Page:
This work is definitely autobiographical—an eloquent memoir documenting Wiesel’s family sufferings during the Holocaust—yet, due to its literary qualities, the text has been also read as a novel or fictionalized autobiography. The brevity, poignant dialogue, almost lyrical descriptions of human degradation and suffering, and historical accuracy of this multifaceted work render Night one of the most powerful Holocaust narratives ever written.

Elie (Eliezer) Wiesel was only 15 years old when the Nazis entered Sighet in March of 1944, a small Romanian town in Northern Transylvania which had been annexed to Hungary in 1940. At the directives of Adolf Eichmann, who took it upon himself to “cleanse” Hungary of its Jews, the situation deteriorated very quickly for the Jewish population of Sighet and other provincial towns. Within a few months, between May and July 1944, approximately 440,000 Hungarian Jews, mostly those living outside of Budapest, were deported to Auschwitz aboard 147 trains.

Wiesel’s entire family—his father Chlomo, his mother Sarah, and his sisters Tzipora, Hilda and Beatrice—suffered this fate. Among them, only Elie and two of his sisters, Hilda and Beatrice, managed to survive the Holocaust. However, since the women and the men were separated at Auschwitz upon arrival, Elie lost track of what happened to his sisters until they reunited after the war. In the concentration camps, father and son clung to each other. Night recounts their horrific experiences, which included starvation, forced labor, and a death march to Buchenwald. Being older and weaker, Chlomo becomes the target of punishment and humiliation: he’s beaten by SS officers and by other prisoners who want to steal his food. Weakened by starvation and fatigue, he dies after a savage beating in January 1945, sadly, only a few weeks before the Americans liberated the concentration camp. Throughout their tribulations, the son oscillates between a paternal sense of responsibility towards his increasingly debilitated father and regarding his father as a burden that might cost him his own life. Elie doesn’t dare intervene when the SS officer beats Chlomo, fearing that he himself will become the next victim if he tries to help his father. In the darkness and despair of Night, the instinct of self-preservation from moment to moment counteracts a lifetime of familial love. Even when Elie discovers the death of his father in the morning, he experiences through a sense of absence: not only his father’s absence, as his bunk is now occupied by another inmate, but also the lack of his own human response: “I did not weep, and it pained me that I could not weep. But I was out of tears. And deep inside me, if I could have searched the recesses of my feeble conscience, I might have found something like: Free at last!…” (112)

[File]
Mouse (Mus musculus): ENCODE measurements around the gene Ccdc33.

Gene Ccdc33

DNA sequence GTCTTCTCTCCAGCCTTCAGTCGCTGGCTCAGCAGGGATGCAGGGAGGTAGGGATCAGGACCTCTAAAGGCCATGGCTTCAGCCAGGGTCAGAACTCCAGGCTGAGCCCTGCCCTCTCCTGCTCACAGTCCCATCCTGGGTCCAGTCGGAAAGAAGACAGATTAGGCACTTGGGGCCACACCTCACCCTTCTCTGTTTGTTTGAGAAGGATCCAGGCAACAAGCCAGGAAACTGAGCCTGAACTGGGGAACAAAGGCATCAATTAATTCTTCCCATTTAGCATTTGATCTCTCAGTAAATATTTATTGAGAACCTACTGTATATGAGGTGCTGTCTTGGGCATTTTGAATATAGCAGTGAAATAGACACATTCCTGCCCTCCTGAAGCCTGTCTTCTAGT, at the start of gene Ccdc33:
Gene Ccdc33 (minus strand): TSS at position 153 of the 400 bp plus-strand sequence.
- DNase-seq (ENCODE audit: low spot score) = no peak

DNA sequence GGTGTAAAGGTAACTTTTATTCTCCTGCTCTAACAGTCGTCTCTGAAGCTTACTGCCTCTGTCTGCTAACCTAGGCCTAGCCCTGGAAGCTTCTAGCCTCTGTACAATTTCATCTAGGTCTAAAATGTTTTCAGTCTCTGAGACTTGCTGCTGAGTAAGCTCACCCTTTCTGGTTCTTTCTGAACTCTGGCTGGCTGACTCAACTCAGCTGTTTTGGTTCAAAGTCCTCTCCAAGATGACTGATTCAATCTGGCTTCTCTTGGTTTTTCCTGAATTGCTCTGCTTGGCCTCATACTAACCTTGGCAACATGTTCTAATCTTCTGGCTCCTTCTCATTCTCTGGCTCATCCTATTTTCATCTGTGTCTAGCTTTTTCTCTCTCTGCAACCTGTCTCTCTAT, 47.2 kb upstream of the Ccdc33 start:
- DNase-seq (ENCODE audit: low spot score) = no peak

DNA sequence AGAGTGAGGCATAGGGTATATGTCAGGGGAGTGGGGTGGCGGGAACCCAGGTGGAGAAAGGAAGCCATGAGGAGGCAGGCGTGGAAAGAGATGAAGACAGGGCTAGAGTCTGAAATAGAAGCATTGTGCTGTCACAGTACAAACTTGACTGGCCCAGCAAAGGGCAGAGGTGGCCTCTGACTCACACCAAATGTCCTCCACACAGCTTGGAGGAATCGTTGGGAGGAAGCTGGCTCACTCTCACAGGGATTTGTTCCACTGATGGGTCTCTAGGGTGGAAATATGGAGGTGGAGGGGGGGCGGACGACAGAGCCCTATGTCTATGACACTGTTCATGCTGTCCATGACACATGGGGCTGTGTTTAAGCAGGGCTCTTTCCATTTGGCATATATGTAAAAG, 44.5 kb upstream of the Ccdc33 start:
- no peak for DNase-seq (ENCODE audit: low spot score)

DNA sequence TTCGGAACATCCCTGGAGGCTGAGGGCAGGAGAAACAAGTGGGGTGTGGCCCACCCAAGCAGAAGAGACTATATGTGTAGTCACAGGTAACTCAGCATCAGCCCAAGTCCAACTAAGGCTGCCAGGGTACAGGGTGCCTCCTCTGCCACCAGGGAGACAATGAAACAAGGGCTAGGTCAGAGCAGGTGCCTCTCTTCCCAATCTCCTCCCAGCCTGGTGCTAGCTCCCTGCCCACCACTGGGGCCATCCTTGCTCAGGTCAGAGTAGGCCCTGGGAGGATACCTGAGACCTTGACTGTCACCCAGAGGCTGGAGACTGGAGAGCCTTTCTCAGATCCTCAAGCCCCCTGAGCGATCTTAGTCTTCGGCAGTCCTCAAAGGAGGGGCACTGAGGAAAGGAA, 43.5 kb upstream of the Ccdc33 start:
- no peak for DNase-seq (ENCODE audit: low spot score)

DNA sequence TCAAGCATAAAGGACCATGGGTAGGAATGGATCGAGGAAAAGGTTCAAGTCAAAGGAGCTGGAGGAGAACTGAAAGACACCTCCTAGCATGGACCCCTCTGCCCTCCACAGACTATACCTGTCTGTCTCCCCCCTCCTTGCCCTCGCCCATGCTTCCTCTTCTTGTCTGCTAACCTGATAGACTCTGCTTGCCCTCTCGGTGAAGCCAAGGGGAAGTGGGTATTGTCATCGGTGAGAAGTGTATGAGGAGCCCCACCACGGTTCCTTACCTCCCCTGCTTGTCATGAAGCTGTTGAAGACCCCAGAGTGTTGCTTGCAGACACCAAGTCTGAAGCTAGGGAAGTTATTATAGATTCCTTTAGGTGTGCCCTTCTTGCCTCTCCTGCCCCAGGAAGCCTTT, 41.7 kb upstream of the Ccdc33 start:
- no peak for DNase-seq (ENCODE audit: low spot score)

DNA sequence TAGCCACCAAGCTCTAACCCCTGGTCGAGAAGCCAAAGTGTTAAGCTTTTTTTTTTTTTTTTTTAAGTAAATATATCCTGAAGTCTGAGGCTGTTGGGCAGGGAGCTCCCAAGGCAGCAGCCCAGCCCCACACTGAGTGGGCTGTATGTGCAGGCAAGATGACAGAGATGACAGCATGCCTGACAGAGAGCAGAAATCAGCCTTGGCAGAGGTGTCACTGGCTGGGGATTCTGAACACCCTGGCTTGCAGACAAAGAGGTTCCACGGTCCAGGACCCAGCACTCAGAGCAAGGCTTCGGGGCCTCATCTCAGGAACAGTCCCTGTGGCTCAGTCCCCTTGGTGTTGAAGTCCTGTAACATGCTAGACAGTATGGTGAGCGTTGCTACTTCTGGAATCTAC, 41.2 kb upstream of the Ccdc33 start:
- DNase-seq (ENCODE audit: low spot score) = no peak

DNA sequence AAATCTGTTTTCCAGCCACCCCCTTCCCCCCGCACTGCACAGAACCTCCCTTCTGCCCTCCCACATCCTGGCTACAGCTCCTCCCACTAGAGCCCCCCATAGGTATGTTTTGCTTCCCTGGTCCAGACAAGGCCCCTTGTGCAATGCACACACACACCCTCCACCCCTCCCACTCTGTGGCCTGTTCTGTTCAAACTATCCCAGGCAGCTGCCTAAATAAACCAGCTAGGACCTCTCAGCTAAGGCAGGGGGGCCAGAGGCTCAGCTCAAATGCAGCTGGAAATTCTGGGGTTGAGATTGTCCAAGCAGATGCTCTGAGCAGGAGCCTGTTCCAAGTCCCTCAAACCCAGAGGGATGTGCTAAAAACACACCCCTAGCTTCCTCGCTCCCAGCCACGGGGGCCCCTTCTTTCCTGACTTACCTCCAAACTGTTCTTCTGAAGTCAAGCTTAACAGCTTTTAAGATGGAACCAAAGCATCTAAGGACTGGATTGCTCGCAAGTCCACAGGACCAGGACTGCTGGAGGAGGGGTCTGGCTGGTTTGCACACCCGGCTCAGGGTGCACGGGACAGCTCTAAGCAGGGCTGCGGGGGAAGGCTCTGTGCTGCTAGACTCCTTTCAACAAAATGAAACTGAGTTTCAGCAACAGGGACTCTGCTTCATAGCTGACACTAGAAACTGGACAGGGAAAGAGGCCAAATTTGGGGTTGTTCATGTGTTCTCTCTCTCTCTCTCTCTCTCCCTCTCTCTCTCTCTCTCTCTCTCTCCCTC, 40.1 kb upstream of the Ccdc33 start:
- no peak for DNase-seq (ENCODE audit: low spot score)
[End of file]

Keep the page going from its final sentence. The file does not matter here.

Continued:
Night is offers a stark psychological account the process of human and moral degradation in inhumane conditions. Even the relatively few and fortunate survivors of the Nazi atrocities, such as Elie, became doubly victimized: the victims of everything they suffered at the hands of their oppressors and the victims of everything they witnessed others suffer and were unable or, perhaps more sadly, unwilling to help. Although Night focuses on the loss of humanity in the Nazi concentration camps, the author’s life would become a quest for regaining it again, in far better conditions, if at least one condition is met: caring about the suffering of others. As Wiesel explains to his audience on December 10, 1986 during his acceptance speech of the Nobel Prize in Oslo, his message to his son–and his message to the world at large—is about the empathy required to keep the Holocaust memory alive. He reminds us all, “that I have tried to keep memory alive, that I have tried to fight those who would forget. Because if we forget, we are guilty, we are accomplices. … We must take sides. Neutrality helps the oppressor, never the victim. Silence encourages the tormentor, never the tormented” (118).

Claudia Moscovici, Literature Salon

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Filed under Claudia Moscovici, Elie Wiesel, Holocaust Memory, Night, Review of Night by Elie Wiesel, the Holocaust, the Holocaust in Hungary, the Holocaust in Romania